When University of Montana Facilitities Services initiated a campus-wide round of testing for lead contamination in its public water system June 21, it began conducting sampling tests in all 50 major buildings on campus—15 percent of which showed lead contamination above federal guidelines. And although the testing was “comprehensive,” says Dan Corti, director of UM’s environmental health and occupational safety department, it did not include the off-campus University Villages, which houses student families with dependent children.
The University’s decision to take over administration of its own water distribution system from Mountain Water last year triggered the testing, a condition imposed by the Montana Department of Environmental Quality, says Corti. UM conducted a round of preliminary tests in October and found “elevated” levels of lead contamination, prompting the more comprehensive tests in June.
It’s “a fairly safe conclusion,” says Corti, that the water on campus had never before been tested for lead contamination. “Had [the DEQ directive] not occurred, frankly, I don’t know that anybody would have thought about it.”
“I don’t consider it any serious or substantial risk to consumers of the water at the levels we are seeing now, especially since it’s an adult population,” says Corti of the campus buildings. “Children’s absorption rates can be as high as 50 percent of lead that is ingested.” For adults, it’s “a max of maybe 10 percent.”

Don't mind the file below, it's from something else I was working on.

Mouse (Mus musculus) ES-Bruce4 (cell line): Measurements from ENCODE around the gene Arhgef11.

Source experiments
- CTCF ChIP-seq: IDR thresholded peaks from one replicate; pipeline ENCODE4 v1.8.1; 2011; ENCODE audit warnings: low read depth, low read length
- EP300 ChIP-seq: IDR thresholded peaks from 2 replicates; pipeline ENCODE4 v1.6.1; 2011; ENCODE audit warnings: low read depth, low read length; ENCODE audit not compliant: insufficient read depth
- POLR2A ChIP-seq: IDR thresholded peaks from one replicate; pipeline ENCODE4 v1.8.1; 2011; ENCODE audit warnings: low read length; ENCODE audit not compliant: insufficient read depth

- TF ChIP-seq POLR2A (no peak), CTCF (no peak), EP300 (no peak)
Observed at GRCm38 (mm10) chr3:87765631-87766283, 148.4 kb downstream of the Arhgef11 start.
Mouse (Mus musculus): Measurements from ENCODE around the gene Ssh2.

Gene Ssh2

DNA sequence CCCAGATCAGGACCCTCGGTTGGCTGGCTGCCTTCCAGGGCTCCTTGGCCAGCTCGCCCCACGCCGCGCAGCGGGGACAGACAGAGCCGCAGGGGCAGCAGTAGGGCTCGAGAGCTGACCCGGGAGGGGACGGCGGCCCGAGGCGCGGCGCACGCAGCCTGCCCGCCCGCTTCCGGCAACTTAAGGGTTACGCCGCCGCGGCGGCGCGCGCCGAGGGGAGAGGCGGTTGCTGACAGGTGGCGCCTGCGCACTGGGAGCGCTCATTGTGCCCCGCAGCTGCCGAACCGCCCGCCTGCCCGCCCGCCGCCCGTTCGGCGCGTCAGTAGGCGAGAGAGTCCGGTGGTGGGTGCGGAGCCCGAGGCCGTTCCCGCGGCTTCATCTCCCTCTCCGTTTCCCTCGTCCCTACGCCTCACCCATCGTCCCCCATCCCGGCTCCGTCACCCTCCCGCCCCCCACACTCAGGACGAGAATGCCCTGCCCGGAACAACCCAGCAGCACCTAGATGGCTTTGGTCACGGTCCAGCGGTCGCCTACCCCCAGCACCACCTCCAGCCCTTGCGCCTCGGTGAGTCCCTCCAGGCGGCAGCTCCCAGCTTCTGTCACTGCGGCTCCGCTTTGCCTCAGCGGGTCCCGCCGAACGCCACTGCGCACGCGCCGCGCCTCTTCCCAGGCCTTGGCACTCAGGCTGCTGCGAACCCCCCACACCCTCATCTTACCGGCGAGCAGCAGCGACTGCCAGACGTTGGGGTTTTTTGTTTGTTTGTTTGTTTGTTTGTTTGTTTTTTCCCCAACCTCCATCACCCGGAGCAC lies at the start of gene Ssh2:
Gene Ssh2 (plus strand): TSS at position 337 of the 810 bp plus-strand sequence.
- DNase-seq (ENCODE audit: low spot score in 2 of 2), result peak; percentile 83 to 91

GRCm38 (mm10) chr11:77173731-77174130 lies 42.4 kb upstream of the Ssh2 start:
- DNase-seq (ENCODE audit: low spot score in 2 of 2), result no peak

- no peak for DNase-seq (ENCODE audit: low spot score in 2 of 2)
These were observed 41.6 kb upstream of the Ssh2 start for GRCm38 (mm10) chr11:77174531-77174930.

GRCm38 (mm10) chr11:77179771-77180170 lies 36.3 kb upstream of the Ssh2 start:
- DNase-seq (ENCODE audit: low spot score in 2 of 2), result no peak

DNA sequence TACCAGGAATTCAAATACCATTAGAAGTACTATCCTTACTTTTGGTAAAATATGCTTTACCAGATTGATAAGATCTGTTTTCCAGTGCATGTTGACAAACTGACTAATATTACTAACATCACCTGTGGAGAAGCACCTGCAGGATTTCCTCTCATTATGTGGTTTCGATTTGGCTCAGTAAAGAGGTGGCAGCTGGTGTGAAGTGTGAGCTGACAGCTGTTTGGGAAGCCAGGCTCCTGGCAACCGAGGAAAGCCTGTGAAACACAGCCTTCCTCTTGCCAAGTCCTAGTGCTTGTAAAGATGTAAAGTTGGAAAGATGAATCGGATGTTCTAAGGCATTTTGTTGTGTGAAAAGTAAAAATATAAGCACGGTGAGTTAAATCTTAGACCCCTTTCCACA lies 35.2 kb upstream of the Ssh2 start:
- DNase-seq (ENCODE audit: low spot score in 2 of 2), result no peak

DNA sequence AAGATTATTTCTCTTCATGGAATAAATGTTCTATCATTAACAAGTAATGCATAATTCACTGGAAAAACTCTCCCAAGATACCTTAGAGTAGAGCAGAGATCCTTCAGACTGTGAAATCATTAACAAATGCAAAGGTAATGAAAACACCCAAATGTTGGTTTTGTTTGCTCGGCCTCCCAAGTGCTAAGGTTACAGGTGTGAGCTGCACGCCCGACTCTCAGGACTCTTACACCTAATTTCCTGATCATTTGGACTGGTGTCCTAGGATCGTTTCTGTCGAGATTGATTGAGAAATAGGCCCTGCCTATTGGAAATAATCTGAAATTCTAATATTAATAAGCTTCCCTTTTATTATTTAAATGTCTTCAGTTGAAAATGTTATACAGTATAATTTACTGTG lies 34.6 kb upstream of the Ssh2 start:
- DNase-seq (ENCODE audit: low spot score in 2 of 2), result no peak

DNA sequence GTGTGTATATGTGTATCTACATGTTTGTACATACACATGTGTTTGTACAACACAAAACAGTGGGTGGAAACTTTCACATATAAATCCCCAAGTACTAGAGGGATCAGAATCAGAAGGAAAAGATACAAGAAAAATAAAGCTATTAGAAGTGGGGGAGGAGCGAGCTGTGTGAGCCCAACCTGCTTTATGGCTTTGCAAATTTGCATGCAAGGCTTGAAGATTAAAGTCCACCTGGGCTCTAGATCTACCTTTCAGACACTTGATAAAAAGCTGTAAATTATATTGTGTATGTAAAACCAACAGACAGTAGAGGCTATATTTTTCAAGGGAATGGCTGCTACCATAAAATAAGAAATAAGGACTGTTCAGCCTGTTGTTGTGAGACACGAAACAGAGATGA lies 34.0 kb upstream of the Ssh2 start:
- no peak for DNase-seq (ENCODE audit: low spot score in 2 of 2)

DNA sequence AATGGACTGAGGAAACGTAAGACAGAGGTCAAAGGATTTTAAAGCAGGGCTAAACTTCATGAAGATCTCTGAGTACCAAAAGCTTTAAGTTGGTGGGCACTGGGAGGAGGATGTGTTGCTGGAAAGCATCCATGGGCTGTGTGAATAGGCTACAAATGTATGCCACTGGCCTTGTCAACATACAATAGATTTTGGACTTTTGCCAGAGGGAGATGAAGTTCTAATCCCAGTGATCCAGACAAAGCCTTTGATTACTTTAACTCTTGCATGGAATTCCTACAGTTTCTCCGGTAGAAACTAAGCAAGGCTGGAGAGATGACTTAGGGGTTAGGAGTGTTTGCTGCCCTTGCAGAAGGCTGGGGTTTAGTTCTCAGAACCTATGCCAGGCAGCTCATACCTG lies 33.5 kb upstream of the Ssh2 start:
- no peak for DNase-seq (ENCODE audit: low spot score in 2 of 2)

But because the water has never been tested in the family housing units, no one knows its quality. The oldest apartments at the Villages date back to the 1950s, and contain 567 residential units.
Ron Brunell, UM director of Residence Life, says he does not recall the water at the Villages having ever been through any rigorous examination. Brunell sees it as a concern and says it’s something “we need to look at and get tested.” However, Laura Howe, assistant director of UM’s Facilities Services, says that although the Villages are owned and operated by UM, there is no current plan to test the water at the facilities, since they aren’t part of the new University-administered campus water system, and therefore aren’t subject to state testing requirements.